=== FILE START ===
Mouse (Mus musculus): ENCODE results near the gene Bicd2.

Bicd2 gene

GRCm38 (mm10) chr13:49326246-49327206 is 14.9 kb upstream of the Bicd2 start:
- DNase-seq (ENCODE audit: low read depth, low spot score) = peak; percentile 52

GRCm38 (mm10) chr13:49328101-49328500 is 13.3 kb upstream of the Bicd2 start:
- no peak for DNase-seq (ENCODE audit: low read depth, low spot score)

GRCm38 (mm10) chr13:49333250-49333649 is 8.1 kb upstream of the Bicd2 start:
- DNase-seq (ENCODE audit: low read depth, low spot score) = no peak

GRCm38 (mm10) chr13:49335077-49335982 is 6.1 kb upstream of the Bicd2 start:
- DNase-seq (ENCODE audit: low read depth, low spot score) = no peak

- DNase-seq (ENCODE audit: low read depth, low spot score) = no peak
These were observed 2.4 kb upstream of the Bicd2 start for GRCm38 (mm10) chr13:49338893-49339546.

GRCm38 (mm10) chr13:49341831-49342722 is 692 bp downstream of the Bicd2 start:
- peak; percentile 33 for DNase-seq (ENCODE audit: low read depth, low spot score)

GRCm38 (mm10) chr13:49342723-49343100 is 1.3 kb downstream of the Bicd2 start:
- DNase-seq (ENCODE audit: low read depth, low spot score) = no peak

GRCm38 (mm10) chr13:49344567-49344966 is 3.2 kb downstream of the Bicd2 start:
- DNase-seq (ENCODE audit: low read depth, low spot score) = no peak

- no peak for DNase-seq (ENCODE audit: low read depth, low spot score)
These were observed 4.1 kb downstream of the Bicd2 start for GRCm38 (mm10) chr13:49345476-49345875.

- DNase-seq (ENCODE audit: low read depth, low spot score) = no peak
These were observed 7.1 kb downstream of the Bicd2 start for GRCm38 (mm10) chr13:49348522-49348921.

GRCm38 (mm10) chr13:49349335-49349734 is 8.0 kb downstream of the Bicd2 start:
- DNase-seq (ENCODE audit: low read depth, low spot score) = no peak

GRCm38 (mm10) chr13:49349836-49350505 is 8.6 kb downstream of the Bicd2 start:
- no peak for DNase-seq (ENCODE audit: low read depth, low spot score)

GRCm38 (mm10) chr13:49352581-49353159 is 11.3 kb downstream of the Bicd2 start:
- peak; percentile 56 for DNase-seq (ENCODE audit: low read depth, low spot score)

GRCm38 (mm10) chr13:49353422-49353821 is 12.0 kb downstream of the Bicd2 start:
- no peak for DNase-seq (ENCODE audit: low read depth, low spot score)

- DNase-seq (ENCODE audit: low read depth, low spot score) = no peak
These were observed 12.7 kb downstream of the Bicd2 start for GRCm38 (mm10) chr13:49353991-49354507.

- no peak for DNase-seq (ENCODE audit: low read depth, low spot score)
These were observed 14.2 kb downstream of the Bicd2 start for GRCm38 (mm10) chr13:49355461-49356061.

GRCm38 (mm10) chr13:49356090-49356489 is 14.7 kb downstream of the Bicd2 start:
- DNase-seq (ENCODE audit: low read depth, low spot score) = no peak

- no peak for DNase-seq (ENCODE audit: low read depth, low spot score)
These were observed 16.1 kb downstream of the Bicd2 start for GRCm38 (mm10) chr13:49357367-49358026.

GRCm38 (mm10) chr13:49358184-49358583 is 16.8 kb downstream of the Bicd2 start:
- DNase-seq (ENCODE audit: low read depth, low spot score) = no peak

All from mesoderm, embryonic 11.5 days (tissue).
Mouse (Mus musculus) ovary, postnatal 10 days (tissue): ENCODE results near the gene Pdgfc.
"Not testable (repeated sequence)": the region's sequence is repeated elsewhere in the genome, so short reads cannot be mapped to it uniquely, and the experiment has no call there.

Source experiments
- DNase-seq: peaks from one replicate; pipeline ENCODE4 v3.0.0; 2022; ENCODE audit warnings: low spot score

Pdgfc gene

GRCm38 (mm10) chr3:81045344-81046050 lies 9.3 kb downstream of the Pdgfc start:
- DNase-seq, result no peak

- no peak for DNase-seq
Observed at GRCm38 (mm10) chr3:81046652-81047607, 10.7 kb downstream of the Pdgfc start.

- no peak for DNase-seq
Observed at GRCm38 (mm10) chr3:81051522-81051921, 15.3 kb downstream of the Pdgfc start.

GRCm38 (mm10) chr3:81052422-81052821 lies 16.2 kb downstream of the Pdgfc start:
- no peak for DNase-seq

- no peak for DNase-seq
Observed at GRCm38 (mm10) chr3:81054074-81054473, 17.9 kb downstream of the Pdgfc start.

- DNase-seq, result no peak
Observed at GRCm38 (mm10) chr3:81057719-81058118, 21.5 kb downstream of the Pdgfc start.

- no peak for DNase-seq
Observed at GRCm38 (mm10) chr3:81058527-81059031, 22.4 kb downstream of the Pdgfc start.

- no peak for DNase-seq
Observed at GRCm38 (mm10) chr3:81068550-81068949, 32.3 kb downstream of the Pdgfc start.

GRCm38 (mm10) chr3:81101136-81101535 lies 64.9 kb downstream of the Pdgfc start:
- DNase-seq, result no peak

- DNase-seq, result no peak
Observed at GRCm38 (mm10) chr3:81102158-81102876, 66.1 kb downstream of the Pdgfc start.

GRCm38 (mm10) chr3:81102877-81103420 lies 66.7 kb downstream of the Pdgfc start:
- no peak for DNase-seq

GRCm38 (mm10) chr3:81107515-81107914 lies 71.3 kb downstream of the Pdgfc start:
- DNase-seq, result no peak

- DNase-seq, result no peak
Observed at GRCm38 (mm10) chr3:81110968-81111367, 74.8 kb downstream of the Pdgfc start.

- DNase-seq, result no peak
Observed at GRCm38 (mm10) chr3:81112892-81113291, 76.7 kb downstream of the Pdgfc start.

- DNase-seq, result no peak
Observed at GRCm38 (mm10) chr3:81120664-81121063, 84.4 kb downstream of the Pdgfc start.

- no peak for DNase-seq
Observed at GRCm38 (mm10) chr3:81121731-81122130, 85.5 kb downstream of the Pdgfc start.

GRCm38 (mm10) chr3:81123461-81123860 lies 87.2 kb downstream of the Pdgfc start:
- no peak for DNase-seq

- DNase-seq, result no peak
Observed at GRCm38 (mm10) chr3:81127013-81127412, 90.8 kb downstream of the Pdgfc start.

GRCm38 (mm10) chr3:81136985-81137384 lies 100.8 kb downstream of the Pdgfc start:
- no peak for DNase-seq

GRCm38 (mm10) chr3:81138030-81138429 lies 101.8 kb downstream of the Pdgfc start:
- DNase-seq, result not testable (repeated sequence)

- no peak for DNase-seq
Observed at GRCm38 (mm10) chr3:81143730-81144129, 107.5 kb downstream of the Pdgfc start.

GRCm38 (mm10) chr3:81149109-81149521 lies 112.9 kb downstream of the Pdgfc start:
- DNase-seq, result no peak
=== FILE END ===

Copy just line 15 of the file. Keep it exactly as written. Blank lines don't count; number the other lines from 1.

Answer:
GRCm38 (mm10) chr13:49342723-49343100 is 1.3 kb downstream of the Bicd2 start: